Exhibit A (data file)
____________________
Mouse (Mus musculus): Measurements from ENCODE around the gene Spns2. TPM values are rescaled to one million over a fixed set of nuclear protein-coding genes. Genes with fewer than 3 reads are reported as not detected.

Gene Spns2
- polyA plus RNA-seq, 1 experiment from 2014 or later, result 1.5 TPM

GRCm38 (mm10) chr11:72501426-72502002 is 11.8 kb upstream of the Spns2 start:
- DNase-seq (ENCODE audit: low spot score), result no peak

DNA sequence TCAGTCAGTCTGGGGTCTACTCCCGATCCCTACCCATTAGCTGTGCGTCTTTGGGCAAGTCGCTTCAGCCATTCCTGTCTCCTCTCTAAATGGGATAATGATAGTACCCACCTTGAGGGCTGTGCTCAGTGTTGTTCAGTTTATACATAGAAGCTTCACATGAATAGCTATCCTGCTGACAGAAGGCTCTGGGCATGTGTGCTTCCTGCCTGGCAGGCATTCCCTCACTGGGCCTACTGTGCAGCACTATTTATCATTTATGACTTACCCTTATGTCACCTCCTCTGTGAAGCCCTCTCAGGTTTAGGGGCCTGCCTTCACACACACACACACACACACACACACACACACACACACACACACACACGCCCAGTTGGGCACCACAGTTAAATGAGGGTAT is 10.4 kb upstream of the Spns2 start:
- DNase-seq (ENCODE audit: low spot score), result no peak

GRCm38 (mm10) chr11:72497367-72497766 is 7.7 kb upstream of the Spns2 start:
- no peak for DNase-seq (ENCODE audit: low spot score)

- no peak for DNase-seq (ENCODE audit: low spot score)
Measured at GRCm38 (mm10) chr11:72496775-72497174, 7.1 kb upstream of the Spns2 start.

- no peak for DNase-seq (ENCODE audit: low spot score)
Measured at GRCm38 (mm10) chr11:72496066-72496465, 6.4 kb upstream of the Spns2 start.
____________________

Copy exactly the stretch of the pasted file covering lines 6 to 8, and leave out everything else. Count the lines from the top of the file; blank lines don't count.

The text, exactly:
DNA sequence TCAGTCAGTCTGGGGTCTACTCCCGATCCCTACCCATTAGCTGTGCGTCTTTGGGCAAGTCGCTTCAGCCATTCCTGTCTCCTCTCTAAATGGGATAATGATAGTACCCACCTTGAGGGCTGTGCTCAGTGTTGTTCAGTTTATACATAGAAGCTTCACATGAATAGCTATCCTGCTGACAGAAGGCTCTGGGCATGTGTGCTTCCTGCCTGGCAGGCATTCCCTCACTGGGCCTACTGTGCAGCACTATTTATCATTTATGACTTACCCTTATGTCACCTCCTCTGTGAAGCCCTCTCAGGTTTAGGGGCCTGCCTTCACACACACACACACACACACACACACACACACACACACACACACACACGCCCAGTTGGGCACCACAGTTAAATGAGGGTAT is 10.4 kb upstream of the Spns2 start:
- DNase-seq (ENCODE audit: low spot score), result no peak

GRCm38 (mm10) chr11:72497367-72497766 is 7.7 kb upstream of the Spns2 start: